KSU Game 2: Previewing the Golden Flashes

16 Sep

At 6:10 in Bill Snyder Family Stadium tomorrow, the Wildcats will take on the Golden Flashes. It will be Kent State’s first ever visit to Manhattan. While the team began its season 0-2, it also turned Alabama over five times during its season opener, and it has not begun a season 0-3 since 2000.

Ignore for a minute the fact that Kent State is part of the Mid-American Conference (MAC). Believe it or not, this team has one of the elite defenses in the country. Last year, it ranked 10th overall, allowing on average only 306 yards of offense per game. Even after the departure of the defensive coordinator and four players to the NFL, the Golden Flashes got five turnovers off of Alabama and held Louisiana (their second opponent) to only 179 yards of offense. That’s the fifth time in a span of 14 games in which Kent State has held an opponent to under 200 total yards of offense.

I don’t care who you are. That’s impressive.

The big name on the Kent State defense, of course, is Roosevelt Nix, who last year was the first true freshman to ever be named MAC Defensive Player of the Year. A consensus Freshman All-American, he began his sophomore year with a sack and two tackles for loss against the Crimson Tide. Kansas State head coach Bill Snyder certainly appreciated what he saw of Nix’s play.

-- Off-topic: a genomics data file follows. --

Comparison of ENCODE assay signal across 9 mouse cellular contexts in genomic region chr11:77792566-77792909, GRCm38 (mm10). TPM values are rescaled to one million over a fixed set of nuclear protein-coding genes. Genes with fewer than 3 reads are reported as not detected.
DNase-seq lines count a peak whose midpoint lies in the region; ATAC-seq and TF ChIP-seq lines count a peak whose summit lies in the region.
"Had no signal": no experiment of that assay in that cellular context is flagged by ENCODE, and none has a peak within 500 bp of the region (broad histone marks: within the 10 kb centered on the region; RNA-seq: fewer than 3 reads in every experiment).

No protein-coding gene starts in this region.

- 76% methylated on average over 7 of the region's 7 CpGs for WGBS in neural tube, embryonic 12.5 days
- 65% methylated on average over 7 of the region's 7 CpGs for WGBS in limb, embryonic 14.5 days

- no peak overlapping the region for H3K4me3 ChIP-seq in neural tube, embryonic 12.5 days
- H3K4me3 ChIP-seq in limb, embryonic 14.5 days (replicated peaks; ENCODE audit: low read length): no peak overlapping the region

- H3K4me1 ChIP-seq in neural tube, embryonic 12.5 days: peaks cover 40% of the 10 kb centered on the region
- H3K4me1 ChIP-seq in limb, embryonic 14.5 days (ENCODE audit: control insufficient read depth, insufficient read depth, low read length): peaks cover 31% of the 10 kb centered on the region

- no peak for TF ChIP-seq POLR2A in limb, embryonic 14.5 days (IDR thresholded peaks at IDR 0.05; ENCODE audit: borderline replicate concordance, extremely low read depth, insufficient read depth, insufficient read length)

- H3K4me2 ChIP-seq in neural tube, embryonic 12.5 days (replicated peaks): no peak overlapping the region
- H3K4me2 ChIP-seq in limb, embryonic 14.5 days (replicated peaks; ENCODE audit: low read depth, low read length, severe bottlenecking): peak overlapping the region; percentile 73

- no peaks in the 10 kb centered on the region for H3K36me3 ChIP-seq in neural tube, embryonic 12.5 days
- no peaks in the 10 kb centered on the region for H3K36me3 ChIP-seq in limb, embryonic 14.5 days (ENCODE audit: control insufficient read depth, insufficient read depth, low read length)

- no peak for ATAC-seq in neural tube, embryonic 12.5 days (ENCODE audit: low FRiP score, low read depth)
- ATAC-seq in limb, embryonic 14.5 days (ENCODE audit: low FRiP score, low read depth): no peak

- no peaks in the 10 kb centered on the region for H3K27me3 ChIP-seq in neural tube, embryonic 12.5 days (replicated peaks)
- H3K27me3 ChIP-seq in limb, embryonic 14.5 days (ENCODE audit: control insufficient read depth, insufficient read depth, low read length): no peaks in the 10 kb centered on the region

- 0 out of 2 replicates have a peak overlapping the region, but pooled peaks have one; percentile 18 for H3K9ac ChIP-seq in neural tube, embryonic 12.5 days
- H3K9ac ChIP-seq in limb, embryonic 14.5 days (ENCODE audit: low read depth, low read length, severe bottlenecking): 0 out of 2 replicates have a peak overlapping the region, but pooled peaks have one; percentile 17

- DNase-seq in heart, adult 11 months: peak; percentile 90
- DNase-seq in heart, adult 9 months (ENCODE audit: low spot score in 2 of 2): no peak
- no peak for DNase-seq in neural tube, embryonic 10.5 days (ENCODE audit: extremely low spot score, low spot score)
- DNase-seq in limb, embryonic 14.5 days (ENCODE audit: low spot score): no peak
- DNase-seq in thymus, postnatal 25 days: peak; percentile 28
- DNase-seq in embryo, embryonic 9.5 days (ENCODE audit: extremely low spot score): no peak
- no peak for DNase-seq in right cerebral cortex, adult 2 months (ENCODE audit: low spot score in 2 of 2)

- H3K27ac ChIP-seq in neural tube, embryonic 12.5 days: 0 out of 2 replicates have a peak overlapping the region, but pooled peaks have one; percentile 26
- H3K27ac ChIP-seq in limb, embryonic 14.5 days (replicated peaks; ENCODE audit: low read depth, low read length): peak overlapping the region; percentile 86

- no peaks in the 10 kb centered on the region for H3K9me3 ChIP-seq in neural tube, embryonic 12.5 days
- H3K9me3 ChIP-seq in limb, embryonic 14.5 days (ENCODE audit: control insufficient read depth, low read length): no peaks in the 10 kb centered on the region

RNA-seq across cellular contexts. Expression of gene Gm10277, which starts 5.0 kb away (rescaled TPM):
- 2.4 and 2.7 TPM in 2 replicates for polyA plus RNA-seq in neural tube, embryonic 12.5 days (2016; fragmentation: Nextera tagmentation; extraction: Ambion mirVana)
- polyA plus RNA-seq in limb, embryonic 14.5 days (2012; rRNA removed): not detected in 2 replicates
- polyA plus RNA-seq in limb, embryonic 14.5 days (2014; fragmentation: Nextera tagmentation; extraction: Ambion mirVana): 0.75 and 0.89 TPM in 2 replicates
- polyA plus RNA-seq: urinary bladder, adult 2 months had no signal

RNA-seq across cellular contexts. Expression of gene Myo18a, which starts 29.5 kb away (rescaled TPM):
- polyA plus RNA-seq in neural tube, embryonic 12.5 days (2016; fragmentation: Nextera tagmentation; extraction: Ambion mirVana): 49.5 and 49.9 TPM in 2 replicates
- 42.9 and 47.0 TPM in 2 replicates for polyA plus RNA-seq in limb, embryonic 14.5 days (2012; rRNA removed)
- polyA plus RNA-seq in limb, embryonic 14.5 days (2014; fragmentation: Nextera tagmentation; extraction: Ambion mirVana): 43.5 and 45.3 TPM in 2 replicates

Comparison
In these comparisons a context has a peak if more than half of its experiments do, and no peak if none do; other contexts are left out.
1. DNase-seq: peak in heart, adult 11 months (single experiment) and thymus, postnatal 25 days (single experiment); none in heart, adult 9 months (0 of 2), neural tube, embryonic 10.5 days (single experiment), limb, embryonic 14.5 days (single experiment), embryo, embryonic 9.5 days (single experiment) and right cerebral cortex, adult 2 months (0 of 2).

“I think he’s as fine a player as you’ll find,” Snyder said. “He’s an undersized defensive back. He creates a lot of havoc for everybody, did for Alabama. He’s a very talented young player, and so young.”

Unfortunately for Kent State, it seems that as good as its defense is … that’s how bad its offense is. In its first two games, it has amassed just 19 points. Of course, give Alabama its due; a first game against the Crimson Tide isn’t helping anyone’s averages. Snyder pointed out that the Kent State quarterback, Spencer Keith, has struggled and is currently a 44 percent thrower, but he also mentioned that the guy is going into his third year as a starter. That confidence of his coaches and teammates comes from the fact that he throws really well when he throws well, and he isn’t immobile, Snyder said.

Kent State has some quality offensive players, like receivers Tyshon Goode and Sam Kirkland, but what Snyder said would be occupying his mind is what he hasn’t seen from the team to this point in the season.

“You don’t see a lot of gadgetry, so you have to be concerned, ‘Are the reverses going to come into play? Halfback passes? And all the gadget-type stuff, is that going to come into play?’ and that’s something you’ve got to be prepared for,” Snyder said. “I’m pretty confident we’ll see an improved offensive football team. To what degree and how they become that, I don’t know.”

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